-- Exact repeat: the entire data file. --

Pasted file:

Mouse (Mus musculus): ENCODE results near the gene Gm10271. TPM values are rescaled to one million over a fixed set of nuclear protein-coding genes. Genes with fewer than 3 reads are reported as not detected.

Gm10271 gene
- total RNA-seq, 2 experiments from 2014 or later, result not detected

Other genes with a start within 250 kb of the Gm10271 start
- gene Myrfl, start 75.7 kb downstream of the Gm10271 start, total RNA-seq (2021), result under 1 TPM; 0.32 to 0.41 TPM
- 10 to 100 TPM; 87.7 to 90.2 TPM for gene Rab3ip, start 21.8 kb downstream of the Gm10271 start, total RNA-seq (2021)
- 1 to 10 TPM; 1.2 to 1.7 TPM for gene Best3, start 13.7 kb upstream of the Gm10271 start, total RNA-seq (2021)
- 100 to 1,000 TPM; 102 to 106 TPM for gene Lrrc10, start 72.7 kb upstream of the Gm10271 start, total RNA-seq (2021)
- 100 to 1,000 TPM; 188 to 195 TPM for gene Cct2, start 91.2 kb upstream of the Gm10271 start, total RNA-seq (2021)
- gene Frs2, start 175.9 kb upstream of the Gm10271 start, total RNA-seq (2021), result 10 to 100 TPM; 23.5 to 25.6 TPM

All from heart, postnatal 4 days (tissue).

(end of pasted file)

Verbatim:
Mouse (Mus musculus): ENCODE results near the gene Gm10271. TPM values are rescaled to one million over a fixed set of nuclear protein-coding genes. Genes with fewer than 3 reads are reported as not detected.

Gm10271 gene
- total RNA-seq, 2 experiments from 2014 or later, result not detected

Other genes with a start within 250 kb of the Gm10271 start
- gene Myrfl, start 75.7 kb downstream of the Gm10271 start, total RNA-seq (2021), result under 1 TPM; 0.32 to 0.41 TPM
- 10 to 100 TPM; 87.7 to 90.2 TPM for gene Rab3ip, start 21.8 kb downstream of the Gm10271 start, total RNA-seq (2021)
- 1 to 10 TPM; 1.2 to 1.7 TPM for gene Best3, start 13.7 kb upstream of the Gm10271 start, total RNA-seq (2021)
- 100 to 1,000 TPM; 102 to 106 TPM for gene Lrrc10, start 72.7 kb upstream of the Gm10271 start, total RNA-seq (2021)
- 100 to 1,000 TPM; 188 to 195 TPM for gene Cct2, start 91.2 kb upstream of the Gm10271 start, total RNA-seq (2021)
- gene Frs2, start 175.9 kb upstream of the Gm10271 start, total RNA-seq (2021), result 10 to 100 TPM; 23.5 to 25.6 TPM

All from heart, postnatal 4 days (tissue).